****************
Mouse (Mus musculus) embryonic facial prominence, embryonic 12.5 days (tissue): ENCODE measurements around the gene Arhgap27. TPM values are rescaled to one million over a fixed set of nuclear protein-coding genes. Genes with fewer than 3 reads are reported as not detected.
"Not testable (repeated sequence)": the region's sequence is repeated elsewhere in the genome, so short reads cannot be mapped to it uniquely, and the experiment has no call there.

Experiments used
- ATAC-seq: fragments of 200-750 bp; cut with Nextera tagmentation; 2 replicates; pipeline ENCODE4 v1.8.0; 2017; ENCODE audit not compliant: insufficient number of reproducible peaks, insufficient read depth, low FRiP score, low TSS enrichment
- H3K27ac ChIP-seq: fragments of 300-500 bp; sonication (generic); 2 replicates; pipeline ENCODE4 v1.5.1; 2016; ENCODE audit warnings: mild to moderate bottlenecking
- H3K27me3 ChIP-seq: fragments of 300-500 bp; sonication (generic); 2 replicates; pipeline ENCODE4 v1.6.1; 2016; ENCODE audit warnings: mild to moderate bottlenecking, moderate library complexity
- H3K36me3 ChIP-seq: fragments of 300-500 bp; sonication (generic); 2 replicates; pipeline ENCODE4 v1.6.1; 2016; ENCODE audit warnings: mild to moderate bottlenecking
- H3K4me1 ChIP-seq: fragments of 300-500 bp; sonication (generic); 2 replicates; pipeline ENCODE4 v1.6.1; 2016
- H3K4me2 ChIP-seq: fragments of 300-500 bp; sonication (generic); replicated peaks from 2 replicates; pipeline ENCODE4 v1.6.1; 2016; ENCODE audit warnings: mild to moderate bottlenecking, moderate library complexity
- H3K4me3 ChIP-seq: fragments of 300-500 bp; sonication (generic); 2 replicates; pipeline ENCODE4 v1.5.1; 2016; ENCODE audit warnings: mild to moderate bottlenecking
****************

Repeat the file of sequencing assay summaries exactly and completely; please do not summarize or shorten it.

Mouse (Mus musculus) embryonic facial prominence, embryonic 12.5 days (tissue): ENCODE measurements around the gene Arhgap27. TPM values are rescaled to one million over a fixed set of nuclear protein-coding genes. Genes with fewer than 3 reads are reported as not detected.
"Not testable (repeated sequence)": the region's sequence is repeated elsewhere in the genome, so short reads cannot be mapped to it uniquely, and the experiment has no call there.

Experiments used
- ATAC-seq: fragments of 200-750 bp; cut with Nextera tagmentation; 2 replicates; pipeline ENCODE4 v1.8.0; 2017; ENCODE audit not compliant: insufficient number of reproducible peaks, insufficient read depth, low FRiP score, low TSS enrichment
- H3K27ac ChIP-seq: fragments of 300-500 bp; sonication (generic); 2 replicates; pipeline ENCODE4 v1.5.1; 2016; ENCODE audit warnings: mild to moderate bottlenecking
- H3K27me3 ChIP-seq: fragments of 300-500 bp; sonication (generic); 2 replicates; pipeline ENCODE4 v1.6.1; 2016; ENCODE audit warnings: mild to moderate bottlenecking, moderate library complexity
- H3K36me3 ChIP-seq: fragments of 300-500 bp; sonication (generic); 2 replicates; pipeline ENCODE4 v1.6.1; 2016; ENCODE audit warnings: mild to moderate bottlenecking
- H3K4me1 ChIP-seq: fragments of 300-500 bp; sonication (generic); 2 replicates; pipeline ENCODE4 v1.6.1; 2016
- H3K4me2 ChIP-seq: fragments of 300-500 bp; sonication (generic); replicated peaks from 2 replicates; pipeline ENCODE4 v1.6.1; 2016; ENCODE audit warnings: mild to moderate bottlenecking, moderate library complexity
- H3K4me3 ChIP-seq: fragments of 300-500 bp; sonication (generic); 2 replicates; pipeline ENCODE4 v1.5.1; 2016; ENCODE audit warnings: mild to moderate bottlenecking